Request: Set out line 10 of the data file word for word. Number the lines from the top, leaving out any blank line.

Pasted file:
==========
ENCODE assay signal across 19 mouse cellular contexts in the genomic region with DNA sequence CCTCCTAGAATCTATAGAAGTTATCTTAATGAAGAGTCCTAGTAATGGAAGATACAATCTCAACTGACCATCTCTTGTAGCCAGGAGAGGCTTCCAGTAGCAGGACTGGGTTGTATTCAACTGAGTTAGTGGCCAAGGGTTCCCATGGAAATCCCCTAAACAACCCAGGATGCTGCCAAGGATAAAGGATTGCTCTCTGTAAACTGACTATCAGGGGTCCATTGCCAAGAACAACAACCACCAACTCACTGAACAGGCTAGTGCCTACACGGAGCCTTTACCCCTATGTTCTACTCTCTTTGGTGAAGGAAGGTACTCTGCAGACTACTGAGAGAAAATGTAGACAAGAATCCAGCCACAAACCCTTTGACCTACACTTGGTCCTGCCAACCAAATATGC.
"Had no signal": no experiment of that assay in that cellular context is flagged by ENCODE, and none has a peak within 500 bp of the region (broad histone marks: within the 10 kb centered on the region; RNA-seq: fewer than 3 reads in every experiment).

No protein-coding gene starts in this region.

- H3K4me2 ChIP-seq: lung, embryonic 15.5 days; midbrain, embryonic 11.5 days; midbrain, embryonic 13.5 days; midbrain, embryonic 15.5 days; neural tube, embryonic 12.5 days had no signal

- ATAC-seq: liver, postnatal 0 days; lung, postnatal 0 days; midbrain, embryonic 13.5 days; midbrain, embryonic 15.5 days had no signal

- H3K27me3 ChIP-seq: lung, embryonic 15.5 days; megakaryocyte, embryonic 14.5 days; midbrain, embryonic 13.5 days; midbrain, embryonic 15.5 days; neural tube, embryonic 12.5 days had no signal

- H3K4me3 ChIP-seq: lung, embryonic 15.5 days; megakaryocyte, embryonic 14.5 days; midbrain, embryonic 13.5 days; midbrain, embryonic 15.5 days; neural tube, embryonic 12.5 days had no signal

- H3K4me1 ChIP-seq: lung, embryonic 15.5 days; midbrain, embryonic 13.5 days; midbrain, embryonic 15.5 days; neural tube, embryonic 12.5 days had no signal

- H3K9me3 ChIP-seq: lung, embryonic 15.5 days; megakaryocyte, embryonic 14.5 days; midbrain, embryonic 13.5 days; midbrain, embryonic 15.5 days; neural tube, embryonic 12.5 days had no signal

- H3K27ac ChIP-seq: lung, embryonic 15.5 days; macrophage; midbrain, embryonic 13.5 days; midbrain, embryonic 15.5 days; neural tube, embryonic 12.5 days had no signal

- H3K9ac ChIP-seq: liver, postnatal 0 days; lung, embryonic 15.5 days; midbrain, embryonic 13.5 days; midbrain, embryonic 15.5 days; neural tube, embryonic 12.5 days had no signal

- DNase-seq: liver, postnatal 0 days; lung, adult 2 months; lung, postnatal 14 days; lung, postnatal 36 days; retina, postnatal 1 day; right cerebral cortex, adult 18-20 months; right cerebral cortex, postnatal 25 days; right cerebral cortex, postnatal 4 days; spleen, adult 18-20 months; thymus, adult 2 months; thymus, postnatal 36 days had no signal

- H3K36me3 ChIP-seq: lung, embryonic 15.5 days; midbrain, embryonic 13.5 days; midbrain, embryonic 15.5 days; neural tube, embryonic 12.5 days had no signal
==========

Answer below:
- H3K27ac ChIP-seq: lung, embryonic 15.5 days; macrophage; midbrain, embryonic 13.5 days; midbrain, embryonic 15.5 days; neural tube, embryonic 12.5 days had no signal